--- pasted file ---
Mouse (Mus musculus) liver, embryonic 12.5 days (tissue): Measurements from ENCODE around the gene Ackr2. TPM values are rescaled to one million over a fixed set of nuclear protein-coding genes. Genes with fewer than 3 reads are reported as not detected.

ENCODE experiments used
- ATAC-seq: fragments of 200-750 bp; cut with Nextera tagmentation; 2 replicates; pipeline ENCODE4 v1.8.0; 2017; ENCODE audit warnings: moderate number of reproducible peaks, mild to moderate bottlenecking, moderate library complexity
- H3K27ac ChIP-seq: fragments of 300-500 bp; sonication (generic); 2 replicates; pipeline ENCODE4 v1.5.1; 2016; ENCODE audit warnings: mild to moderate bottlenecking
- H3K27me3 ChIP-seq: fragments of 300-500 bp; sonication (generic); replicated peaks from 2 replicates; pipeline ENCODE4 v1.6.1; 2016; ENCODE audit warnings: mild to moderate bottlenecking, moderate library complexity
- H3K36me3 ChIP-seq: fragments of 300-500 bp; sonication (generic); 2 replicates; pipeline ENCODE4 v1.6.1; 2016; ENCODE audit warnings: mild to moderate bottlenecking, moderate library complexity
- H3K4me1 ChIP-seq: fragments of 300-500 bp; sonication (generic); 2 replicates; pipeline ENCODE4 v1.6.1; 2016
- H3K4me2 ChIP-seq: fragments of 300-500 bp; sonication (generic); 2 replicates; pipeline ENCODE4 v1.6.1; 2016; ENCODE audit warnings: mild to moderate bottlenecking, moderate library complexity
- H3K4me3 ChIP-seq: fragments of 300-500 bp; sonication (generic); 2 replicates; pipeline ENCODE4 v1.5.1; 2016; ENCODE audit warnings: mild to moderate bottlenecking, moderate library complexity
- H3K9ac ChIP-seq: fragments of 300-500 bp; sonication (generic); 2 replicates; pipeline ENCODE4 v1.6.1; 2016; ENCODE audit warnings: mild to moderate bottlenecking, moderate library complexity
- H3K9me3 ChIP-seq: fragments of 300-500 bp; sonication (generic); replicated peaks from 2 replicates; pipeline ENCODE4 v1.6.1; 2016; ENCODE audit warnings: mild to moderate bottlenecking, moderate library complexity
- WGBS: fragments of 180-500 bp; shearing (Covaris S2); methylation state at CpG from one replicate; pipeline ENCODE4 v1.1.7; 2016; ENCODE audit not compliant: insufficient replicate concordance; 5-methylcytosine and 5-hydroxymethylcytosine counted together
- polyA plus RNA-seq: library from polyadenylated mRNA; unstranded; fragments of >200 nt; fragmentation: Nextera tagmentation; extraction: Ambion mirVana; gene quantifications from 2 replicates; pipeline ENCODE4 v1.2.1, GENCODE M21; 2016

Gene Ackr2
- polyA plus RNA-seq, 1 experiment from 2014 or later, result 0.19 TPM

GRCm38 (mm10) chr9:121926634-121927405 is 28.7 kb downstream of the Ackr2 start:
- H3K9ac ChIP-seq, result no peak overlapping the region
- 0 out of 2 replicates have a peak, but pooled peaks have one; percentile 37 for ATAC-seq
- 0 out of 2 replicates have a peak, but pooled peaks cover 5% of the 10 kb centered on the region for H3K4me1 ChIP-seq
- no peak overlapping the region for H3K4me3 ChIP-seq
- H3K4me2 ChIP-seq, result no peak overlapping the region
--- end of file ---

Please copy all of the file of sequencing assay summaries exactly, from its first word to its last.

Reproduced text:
Mouse (Mus musculus) liver, embryonic 12.5 days (tissue): Measurements from ENCODE around the gene Ackr2. TPM values are rescaled to one million over a fixed set of nuclear protein-coding genes. Genes with fewer than 3 reads are reported as not detected.

ENCODE experiments used
- ATAC-seq: fragments of 200-750 bp; cut with Nextera tagmentation; 2 replicates; pipeline ENCODE4 v1.8.0; 2017; ENCODE audit warnings: moderate number of reproducible peaks, mild to moderate bottlenecking, moderate library complexity
- H3K27ac ChIP-seq: fragments of 300-500 bp; sonication (generic); 2 replicates; pipeline ENCODE4 v1.5.1; 2016; ENCODE audit warnings: mild to moderate bottlenecking
- H3K27me3 ChIP-seq: fragments of 300-500 bp; sonication (generic); replicated peaks from 2 replicates; pipeline ENCODE4 v1.6.1; 2016; ENCODE audit warnings: mild to moderate bottlenecking, moderate library complexity
- H3K36me3 ChIP-seq: fragments of 300-500 bp; sonication (generic); 2 replicates; pipeline ENCODE4 v1.6.1; 2016; ENCODE audit warnings: mild to moderate bottlenecking, moderate library complexity
- H3K4me1 ChIP-seq: fragments of 300-500 bp; sonication (generic); 2 replicates; pipeline ENCODE4 v1.6.1; 2016
- H3K4me2 ChIP-seq: fragments of 300-500 bp; sonication (generic); 2 replicates; pipeline ENCODE4 v1.6.1; 2016; ENCODE audit warnings: mild to moderate bottlenecking, moderate library complexity
- H3K4me3 ChIP-seq: fragments of 300-500 bp; sonication (generic); 2 replicates; pipeline ENCODE4 v1.5.1; 2016; ENCODE audit warnings: mild to moderate bottlenecking, moderate library complexity
- H3K9ac ChIP-seq: fragments of 300-500 bp; sonication (generic); 2 replicates; pipeline ENCODE4 v1.6.1; 2016; ENCODE audit warnings: mild to moderate bottlenecking, moderate library complexity
- H3K9me3 ChIP-seq: fragments of 300-500 bp; sonication (generic); replicated peaks from 2 replicates; pipeline ENCODE4 v1.6.1; 2016; ENCODE audit warnings: mild to moderate bottlenecking, moderate library complexity
- WGBS: fragments of 180-500 bp; shearing (Covaris S2); methylation state at CpG from one replicate; pipeline ENCODE4 v1.1.7; 2016; ENCODE audit not compliant: insufficient replicate concordance; 5-methylcytosine and 5-hydroxymethylcytosine counted together
- polyA plus RNA-seq: library from polyadenylated mRNA; unstranded; fragments of >200 nt; fragmentation: Nextera tagmentation; extraction: Ambion mirVana; gene quantifications from 2 replicates; pipeline ENCODE4 v1.2.1, GENCODE M21; 2016

Gene Ackr2
- polyA plus RNA-seq, 1 experiment from 2014 or later, result 0.19 TPM

GRCm38 (mm10) chr9:121926634-121927405 is 28.7 kb downstream of the Ackr2 start:
- H3K9ac ChIP-seq, result no peak overlapping the region
- 0 out of 2 replicates have a peak, but pooled peaks have one; percentile 37 for ATAC-seq
- 0 out of 2 replicates have a peak, but pooled peaks cover 5% of the 10 kb centered on the region for H3K4me1 ChIP-seq
- no peak overlapping the region for H3K4me3 ChIP-seq
- H3K4me2 ChIP-seq, result no peak overlapping the region